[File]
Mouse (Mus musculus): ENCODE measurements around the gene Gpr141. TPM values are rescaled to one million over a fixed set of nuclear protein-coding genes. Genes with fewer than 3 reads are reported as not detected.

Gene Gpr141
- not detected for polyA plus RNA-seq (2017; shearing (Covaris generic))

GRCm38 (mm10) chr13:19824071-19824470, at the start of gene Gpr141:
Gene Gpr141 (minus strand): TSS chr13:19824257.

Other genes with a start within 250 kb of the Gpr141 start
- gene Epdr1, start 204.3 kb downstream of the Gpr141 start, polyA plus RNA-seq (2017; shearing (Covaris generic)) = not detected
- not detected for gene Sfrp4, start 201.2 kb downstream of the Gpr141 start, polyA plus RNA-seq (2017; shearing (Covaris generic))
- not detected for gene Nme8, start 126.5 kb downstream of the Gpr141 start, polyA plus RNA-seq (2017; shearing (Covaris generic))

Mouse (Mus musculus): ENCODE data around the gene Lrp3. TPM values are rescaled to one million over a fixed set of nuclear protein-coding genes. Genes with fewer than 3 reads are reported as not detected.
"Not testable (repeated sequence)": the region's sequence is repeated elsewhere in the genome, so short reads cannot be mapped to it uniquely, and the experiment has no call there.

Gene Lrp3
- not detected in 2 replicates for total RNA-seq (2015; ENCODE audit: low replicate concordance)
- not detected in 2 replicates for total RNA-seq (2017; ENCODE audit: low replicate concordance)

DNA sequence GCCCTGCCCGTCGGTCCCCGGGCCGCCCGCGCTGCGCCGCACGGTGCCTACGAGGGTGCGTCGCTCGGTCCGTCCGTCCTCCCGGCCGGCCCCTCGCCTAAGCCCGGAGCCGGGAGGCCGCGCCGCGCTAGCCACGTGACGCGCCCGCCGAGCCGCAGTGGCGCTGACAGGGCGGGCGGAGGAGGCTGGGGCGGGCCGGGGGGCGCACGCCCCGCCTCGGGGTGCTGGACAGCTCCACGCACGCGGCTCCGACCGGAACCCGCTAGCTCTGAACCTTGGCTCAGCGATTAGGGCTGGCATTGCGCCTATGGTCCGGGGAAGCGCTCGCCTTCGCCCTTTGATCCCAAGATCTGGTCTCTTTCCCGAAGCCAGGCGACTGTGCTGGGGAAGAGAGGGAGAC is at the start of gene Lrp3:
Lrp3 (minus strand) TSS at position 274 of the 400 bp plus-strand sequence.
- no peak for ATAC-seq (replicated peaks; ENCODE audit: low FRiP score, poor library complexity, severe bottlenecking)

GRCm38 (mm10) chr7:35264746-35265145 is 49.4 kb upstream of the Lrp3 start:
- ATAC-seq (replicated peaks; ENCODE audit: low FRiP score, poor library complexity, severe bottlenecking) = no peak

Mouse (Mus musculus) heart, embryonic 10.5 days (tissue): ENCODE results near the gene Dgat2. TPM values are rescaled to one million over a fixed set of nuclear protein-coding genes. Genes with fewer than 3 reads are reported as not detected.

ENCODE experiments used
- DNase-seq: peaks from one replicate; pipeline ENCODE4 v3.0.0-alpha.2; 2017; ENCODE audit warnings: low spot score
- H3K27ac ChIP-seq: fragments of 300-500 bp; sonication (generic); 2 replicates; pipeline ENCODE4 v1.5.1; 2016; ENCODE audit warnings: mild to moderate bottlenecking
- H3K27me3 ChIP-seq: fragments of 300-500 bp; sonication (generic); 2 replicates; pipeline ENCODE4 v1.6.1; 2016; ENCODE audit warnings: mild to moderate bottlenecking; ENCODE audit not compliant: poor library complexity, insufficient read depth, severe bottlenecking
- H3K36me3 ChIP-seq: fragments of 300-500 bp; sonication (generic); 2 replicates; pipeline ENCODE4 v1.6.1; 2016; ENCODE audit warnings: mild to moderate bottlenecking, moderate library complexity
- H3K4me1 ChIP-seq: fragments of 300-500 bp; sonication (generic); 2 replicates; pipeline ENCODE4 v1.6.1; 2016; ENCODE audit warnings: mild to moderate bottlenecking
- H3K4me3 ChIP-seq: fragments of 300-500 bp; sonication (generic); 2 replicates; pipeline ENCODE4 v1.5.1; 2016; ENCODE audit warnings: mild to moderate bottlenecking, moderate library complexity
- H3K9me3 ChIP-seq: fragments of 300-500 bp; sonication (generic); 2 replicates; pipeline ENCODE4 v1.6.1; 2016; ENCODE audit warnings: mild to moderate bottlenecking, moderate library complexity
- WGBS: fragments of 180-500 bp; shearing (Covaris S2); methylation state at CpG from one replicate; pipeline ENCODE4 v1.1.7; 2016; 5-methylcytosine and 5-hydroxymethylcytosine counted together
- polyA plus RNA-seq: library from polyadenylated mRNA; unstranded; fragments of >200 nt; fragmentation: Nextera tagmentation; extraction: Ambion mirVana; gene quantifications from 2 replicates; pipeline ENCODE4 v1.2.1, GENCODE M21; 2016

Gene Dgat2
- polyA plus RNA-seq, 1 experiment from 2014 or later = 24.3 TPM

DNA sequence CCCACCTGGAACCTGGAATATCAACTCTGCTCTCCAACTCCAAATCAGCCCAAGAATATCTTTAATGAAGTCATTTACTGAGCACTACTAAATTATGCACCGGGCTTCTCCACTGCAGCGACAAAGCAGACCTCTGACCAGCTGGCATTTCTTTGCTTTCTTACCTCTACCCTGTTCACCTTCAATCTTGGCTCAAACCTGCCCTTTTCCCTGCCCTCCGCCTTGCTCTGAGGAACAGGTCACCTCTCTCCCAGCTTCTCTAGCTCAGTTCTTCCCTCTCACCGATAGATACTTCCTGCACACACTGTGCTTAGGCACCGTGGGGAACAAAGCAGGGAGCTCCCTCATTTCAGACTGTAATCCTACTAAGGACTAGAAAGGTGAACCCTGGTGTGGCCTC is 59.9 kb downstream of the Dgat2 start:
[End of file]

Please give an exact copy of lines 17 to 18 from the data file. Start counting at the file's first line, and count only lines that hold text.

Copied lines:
- no peak for ATAC-seq (replicated peaks; ENCODE audit: low FRiP score, poor library complexity, severe bottlenecking)

GRCm38 (mm10) chr7:35264746-35265145 is 49.4 kb upstream of the Lrp3 start: